There is a lot to be welcomed about this policy. Successive attempts at increasing pension participation throughout the Celtic Tiger period largely failed. Programmes, for the most part, targeted awareness and generally tried very soft tactics to address what is a more ingrained behavioural issue. Auto-enrolment has a strong evidence base and can, in the right conditions, change behaviour in a way that will ultimately benefit employees without coercing them or removing freedom of choice.
However, there are a number of issues that need to be thought through before implementation. Firstly, this is a forceful policy. In Ireland, employees who opt out will be re-enrolled after two years.  In essence, this makes the policy more of a shove than a nudge, and sets a precedent that government policy in this direction will be on the hard side.
Secondly, it is fully mandatory for employers to participate. There are obvious political reasons why the government would do this, but the necessity of employer contributions is not obvious at a time of tough labour market conditions. The potential knock-on effects to wages and to hiring should be given more thought, including any additional administrative burden placed on small employers arising from auto-enrolment.
A further issue is the potential that this scheme will target those who are already saving or would have saved anyway. The evidence is not yet conclusive from New Zealand, but early papers on the similar KiwiSaver initiative make it seem likely that a large degree of substitution took place from other savings sources rather than an actual increase in net savings.
Still more serious is the possibility that the 4 per cent contribution rates set by the government will be seen as tacit advice by the people being enrolled. 4 per cent is a small savings rate, even with the employer and government contributions. Recent evidence suggests that a whole cohort of employees enrolled at low-levels may rigidly stick to them, despite the fact that they would have contributed more had they been left alone. The Government should give serious consideration to enrolling at higher contribution rates and giving the option to reduce contributions, as well as devising mechanisms to encourage scaling up, particularly via pre-commitments from future pay increases, something that hopefully will be a feature of a post-2014 Irish economy.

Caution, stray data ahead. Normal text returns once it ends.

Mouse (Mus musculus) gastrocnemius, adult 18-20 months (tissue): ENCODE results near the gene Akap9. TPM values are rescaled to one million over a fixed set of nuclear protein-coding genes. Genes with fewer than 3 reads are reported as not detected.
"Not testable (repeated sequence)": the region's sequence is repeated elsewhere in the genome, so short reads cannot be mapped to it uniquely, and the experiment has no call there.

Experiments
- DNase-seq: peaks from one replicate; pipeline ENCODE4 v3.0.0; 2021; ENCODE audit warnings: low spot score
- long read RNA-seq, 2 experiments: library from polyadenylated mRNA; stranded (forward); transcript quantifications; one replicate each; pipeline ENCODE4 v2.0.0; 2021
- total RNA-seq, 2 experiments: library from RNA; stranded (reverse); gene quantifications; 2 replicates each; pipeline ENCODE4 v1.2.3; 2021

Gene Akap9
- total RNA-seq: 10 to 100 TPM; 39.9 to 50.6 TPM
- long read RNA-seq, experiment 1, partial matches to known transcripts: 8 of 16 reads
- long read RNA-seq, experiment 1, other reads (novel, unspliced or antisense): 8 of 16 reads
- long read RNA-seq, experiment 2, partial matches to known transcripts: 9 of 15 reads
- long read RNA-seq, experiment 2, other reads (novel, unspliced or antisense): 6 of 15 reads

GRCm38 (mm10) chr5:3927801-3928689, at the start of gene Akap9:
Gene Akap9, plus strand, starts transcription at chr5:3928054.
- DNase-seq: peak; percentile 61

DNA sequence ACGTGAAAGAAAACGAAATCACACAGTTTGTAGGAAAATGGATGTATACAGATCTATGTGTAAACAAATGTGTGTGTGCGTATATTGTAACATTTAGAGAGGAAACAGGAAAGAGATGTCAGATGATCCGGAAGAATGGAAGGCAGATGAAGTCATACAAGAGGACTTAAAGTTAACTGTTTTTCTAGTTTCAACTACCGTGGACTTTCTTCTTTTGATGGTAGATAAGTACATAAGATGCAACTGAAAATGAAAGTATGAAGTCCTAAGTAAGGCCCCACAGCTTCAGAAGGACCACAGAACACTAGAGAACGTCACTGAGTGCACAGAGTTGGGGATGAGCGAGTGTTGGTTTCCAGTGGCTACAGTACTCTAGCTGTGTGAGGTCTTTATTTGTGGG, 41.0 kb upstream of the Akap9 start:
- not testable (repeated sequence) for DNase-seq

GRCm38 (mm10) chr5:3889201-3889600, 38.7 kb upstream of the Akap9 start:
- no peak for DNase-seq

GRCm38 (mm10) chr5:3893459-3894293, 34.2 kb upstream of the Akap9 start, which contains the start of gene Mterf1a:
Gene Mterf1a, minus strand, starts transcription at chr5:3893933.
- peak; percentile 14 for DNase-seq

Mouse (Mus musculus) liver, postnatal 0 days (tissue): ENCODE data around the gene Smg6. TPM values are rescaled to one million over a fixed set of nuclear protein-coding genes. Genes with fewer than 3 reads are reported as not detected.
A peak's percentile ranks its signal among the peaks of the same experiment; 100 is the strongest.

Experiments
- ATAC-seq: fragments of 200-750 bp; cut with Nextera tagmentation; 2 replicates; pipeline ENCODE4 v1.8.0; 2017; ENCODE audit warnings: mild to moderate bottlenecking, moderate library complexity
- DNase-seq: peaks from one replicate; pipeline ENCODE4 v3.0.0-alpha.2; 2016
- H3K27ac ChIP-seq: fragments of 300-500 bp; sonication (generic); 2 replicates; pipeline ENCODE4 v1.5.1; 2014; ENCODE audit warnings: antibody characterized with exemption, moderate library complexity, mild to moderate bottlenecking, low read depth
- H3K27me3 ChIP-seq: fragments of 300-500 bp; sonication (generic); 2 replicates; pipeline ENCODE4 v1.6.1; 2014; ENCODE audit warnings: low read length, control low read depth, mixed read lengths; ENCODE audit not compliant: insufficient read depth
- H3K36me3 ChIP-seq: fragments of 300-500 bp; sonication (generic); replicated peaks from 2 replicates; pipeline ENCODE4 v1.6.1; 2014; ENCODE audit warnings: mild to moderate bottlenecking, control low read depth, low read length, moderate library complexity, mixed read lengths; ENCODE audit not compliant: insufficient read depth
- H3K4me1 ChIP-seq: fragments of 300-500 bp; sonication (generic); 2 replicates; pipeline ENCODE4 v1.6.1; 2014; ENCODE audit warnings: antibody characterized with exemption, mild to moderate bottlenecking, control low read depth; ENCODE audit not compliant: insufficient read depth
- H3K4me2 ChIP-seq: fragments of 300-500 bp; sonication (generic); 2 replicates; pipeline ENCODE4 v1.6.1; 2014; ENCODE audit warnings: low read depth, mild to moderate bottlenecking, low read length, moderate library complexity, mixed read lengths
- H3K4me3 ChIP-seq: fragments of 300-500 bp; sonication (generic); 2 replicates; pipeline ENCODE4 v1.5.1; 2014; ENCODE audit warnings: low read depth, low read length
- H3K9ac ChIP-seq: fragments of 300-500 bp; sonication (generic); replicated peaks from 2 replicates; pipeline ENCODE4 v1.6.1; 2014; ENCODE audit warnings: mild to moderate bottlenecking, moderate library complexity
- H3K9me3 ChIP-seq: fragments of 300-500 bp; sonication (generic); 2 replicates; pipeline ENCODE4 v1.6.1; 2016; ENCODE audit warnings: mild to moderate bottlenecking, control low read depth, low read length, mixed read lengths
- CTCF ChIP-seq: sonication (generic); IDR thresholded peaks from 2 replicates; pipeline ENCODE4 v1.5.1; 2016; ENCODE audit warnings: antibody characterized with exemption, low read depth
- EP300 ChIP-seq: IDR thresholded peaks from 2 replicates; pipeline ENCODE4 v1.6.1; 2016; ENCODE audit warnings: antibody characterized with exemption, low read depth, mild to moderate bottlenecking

When the mechanism is designed, the issue of how the funds will be presented to participants and, in particular, the allocation of the default fund will be the most pressing issue to decide. Evidence from Sweden suggests that employees, given more choice tend to diversify less and move, in particular, into domestic equities, achieving lower returns than if simply assigned a default well-diversified portfolio.
This is a major national experiment with implications for many other aspects of policy. There is much evidence that, conducted correctly, this policy can fix a major problem facing us in years ahead. But there are also many pitfalls and it is important that the roll-out be accompanied by a seriously conducted pilot-phase.
Liam Delaney is a research fellow at the Geary Institute and Professor of Economics at Stirling University. Colm Harmon is Professor of Economics and Director of Geary Institute. Keith O’Hara is a researcher at the Geary Institute.